CSE 130
Principles of Programming Languages
Notes on Readings

As a general remark about the subject matter of this class, we need to talk about programming languages in general, rather than just one particular language. Therefore we will need to develop some rather sophisticated notation that can describe the syntax and the semantics of programming (and other) languages.

These notes are intended to supplement or correct material in the text. They assume familiarity with the readings and are intentionally brief. Sethi takes a broad view of the role of programming languages and their study, focusing on principles behind design, and including historical and cultural information, as well as some underlying mathematics, all of which every well educated computer scientist should know. The chapter numbers in parentheses below refer to chapters in Sethi.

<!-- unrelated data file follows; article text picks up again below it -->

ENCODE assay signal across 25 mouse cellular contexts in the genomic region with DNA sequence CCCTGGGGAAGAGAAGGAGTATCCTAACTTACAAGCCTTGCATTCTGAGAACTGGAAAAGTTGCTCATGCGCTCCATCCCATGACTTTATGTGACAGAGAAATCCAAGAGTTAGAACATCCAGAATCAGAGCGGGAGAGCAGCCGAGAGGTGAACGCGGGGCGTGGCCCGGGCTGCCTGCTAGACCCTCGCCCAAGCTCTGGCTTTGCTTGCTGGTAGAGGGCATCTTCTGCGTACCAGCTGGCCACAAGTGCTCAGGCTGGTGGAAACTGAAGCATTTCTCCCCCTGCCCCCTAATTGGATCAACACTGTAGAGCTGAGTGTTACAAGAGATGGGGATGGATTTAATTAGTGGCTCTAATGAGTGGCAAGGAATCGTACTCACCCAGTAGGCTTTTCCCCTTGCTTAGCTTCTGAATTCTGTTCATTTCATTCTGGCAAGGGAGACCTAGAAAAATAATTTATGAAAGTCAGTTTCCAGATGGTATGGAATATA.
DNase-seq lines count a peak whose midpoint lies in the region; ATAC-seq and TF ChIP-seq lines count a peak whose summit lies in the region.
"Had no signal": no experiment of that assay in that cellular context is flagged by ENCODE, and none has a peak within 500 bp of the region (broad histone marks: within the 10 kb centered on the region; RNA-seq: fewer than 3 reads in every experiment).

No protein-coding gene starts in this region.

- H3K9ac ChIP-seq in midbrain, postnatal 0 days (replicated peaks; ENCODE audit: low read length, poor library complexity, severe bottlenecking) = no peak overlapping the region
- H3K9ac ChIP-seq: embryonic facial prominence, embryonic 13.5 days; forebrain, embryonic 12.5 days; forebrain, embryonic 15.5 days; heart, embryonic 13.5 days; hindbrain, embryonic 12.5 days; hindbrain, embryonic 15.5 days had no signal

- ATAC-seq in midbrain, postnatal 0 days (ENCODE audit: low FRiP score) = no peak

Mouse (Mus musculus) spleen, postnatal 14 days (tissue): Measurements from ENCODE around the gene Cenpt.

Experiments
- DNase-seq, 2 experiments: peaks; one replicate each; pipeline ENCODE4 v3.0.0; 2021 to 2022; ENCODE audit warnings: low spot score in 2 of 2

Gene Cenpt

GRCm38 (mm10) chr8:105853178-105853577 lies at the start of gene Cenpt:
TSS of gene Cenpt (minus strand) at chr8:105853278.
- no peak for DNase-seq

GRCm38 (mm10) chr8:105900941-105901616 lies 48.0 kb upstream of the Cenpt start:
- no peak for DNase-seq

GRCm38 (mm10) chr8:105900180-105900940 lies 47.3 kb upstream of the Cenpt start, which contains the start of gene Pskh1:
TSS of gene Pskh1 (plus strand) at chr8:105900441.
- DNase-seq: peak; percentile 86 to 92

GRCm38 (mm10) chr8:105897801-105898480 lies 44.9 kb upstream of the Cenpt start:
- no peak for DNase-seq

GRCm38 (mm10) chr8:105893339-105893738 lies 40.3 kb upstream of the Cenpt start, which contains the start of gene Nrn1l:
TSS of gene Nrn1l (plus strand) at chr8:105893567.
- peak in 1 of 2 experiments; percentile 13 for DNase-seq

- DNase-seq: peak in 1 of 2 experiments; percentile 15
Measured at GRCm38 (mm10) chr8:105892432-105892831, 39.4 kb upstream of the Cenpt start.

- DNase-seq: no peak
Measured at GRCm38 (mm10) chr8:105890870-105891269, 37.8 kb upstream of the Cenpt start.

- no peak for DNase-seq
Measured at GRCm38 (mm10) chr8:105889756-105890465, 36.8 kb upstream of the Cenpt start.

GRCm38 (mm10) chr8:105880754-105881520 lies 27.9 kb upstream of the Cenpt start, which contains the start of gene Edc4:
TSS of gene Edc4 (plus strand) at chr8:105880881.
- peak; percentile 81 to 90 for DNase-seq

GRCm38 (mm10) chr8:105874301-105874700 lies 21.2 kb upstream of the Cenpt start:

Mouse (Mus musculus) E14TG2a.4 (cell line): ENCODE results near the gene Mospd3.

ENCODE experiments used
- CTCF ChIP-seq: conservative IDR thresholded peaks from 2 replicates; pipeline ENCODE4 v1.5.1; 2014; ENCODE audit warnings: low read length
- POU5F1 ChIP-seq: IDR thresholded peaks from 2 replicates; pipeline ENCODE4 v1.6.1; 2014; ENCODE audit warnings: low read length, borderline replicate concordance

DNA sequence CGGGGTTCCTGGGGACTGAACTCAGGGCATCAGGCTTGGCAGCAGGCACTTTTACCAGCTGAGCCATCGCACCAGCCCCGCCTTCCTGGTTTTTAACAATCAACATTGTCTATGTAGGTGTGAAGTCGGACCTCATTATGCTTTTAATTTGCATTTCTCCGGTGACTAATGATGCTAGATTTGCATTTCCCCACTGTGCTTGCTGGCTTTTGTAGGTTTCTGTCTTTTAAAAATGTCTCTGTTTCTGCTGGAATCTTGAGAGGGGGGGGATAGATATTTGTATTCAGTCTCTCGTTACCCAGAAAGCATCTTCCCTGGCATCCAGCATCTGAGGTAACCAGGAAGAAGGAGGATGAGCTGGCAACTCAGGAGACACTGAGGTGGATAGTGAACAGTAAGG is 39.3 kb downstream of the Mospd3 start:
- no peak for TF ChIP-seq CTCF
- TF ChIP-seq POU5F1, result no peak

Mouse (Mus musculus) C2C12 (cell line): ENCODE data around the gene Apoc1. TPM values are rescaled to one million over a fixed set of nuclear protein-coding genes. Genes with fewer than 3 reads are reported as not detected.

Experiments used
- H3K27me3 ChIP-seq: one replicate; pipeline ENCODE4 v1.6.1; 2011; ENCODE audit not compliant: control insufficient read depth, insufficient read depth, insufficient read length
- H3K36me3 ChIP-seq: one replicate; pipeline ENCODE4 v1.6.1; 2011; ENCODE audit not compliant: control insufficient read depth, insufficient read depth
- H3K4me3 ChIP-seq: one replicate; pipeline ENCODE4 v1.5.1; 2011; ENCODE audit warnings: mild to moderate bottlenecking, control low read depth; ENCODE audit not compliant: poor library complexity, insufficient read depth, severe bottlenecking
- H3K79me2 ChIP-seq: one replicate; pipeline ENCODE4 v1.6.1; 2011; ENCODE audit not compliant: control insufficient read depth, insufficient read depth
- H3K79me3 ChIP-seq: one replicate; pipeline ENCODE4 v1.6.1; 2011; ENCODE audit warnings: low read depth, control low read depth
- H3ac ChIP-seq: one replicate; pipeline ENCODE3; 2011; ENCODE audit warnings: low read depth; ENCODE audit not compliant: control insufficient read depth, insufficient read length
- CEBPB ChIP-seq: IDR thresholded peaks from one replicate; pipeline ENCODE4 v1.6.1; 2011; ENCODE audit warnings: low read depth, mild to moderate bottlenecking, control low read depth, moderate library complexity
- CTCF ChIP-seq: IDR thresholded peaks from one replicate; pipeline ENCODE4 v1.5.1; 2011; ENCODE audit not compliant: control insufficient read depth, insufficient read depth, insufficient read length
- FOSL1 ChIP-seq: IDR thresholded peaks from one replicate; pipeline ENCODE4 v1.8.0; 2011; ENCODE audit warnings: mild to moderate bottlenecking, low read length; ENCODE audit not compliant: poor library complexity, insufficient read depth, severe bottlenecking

• Overview, introduction, history (Chapter 1).
  • Syntax, grammar, expressions (Chapter 2).
  • Assignment, control, invariants (Chapter 3).
  • Data types (Chapter 4).
  • Procedures and blocks (Chapter 5).
  • Modules and classes (Chapter 6).
  • Functional Programming (Chapter 8).
  • More Functional Programming (Chapter 9).
  • Logic programming and Prolog (Chapter 11).
  • Notes on Internet Languages.
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